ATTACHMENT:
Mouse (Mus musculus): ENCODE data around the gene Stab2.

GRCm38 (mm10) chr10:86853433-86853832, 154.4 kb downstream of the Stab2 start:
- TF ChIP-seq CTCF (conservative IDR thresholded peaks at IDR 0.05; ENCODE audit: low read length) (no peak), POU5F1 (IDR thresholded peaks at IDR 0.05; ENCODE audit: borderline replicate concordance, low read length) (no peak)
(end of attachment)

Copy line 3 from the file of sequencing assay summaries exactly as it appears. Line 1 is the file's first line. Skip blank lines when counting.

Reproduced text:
- TF ChIP-seq CTCF (conservative IDR thresholded peaks at IDR 0.05; ENCODE audit: low read length) (no peak), POU5F1 (IDR thresholded peaks at IDR 0.05; ENCODE audit: borderline replicate concordance, low read length) (no peak)